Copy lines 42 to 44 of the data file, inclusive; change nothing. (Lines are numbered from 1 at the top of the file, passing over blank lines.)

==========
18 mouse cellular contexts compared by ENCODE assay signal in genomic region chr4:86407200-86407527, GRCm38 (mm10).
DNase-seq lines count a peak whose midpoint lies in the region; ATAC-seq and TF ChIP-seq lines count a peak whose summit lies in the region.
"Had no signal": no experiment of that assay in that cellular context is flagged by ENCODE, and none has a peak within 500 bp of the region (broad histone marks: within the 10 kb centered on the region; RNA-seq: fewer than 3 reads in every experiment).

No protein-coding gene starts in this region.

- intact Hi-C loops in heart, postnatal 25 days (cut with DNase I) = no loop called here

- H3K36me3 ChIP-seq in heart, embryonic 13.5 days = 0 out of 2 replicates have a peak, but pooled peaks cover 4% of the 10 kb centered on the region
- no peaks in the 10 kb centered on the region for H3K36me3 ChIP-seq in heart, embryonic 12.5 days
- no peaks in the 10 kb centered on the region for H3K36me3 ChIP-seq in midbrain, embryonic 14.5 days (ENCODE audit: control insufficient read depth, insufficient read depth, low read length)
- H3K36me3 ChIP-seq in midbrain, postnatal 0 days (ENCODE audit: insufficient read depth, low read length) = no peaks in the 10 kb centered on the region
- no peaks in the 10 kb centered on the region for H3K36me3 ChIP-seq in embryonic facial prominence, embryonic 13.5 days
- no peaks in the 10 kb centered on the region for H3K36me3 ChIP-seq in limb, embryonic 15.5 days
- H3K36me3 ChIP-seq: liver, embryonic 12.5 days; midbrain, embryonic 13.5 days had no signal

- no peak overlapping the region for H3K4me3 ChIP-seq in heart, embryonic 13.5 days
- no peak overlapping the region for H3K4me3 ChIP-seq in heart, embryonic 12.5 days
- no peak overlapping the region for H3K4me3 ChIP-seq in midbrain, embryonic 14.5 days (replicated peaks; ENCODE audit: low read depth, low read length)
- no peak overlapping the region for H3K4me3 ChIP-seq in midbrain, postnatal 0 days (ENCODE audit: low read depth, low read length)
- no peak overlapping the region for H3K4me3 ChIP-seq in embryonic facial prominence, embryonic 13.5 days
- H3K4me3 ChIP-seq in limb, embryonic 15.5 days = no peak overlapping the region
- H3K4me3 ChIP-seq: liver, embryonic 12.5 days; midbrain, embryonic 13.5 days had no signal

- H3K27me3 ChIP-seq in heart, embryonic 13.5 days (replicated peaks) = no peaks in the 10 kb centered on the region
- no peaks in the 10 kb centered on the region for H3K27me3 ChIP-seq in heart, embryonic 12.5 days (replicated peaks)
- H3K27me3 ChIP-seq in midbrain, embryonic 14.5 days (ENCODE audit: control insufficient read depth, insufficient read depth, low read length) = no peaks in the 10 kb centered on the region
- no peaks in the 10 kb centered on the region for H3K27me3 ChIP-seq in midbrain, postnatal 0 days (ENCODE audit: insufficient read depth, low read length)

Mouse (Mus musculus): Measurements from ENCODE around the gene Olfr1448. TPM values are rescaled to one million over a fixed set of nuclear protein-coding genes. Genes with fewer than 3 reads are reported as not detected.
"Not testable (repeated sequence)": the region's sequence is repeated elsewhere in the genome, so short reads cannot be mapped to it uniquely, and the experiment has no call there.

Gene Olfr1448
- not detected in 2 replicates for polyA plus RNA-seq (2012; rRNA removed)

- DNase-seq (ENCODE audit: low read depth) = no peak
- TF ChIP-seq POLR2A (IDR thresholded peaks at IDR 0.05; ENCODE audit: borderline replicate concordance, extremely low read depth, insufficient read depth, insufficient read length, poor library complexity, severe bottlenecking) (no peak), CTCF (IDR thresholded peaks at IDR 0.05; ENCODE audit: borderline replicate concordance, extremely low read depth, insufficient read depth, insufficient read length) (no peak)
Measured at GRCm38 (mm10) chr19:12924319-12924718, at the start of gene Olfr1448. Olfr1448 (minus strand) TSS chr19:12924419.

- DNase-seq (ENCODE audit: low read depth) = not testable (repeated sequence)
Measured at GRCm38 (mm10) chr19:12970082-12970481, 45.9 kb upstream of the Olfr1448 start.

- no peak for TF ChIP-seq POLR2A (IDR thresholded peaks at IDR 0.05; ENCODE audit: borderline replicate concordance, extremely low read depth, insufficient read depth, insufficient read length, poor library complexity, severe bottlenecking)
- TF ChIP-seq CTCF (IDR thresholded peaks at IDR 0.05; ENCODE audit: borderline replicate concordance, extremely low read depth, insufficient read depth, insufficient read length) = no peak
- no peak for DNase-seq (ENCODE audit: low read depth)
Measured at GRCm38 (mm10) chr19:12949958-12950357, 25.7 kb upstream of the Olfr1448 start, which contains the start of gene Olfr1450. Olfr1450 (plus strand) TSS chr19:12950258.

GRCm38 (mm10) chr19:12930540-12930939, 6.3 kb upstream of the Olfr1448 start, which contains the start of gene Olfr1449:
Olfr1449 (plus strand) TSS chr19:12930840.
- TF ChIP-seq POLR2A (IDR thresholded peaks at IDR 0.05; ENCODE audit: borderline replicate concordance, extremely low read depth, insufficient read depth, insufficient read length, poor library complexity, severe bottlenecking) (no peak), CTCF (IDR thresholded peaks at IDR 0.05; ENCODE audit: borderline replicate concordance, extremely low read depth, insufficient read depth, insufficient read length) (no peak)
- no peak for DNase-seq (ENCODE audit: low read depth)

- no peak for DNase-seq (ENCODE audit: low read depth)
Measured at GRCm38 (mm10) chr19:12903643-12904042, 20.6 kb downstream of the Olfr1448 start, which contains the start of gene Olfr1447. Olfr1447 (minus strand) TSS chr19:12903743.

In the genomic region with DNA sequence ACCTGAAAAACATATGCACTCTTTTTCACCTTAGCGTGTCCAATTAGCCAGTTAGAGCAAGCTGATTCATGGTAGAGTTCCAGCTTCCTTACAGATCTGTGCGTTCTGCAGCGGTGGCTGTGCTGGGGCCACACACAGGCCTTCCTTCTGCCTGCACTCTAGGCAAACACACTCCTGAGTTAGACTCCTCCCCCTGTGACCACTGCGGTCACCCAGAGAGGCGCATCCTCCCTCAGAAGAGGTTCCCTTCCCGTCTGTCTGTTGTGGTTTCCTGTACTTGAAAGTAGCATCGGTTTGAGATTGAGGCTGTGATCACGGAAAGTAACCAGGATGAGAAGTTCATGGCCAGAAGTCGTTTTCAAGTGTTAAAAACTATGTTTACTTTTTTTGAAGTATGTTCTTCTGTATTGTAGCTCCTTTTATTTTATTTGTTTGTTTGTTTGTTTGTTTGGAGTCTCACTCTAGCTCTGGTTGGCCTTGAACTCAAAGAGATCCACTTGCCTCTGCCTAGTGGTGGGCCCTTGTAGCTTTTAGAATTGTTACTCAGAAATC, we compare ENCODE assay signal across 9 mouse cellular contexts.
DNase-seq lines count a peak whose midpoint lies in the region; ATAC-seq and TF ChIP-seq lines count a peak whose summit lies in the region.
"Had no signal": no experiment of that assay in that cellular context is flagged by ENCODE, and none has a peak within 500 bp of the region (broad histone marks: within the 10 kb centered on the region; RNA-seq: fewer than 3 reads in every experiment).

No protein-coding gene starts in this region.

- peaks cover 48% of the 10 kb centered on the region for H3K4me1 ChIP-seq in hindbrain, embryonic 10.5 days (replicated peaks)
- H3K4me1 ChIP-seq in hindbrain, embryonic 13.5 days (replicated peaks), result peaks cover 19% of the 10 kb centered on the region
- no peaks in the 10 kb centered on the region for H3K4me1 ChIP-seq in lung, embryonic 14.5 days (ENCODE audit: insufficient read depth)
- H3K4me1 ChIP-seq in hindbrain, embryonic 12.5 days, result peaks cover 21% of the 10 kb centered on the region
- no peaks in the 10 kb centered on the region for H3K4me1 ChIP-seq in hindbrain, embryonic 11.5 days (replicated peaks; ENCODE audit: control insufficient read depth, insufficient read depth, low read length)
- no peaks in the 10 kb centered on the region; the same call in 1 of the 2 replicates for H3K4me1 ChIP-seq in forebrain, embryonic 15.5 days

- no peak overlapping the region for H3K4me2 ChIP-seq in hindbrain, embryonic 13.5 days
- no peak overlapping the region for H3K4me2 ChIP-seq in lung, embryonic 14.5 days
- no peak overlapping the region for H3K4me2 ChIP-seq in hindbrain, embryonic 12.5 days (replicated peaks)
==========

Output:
Measured at GRCm38 (mm10) chr19:12903643-12904042, 20.6 kb downstream of the Olfr1448 start, which contains the start of gene Olfr1447. Olfr1447 (minus strand) TSS chr19:12903743.

In the genomic region with DNA sequence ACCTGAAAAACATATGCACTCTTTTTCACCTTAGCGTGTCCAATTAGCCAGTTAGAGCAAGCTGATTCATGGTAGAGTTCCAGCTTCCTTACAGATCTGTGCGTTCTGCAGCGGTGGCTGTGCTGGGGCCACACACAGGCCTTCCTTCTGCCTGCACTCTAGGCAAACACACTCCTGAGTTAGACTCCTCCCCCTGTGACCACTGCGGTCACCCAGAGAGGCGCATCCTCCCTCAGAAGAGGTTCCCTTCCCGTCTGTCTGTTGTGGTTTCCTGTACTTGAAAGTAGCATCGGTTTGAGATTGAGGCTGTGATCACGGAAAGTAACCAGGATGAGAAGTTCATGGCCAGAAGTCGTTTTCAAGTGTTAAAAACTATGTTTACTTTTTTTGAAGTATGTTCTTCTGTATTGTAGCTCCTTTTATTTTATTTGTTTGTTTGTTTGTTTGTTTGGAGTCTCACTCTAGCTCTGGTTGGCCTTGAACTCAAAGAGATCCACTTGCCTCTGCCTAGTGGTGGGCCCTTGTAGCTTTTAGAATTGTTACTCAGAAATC, we compare ENCODE assay signal across 9 mouse cellular contexts.
DNase-seq lines count a peak whose midpoint lies in the region; ATAC-seq and TF ChIP-seq lines count a peak whose summit lies in the region.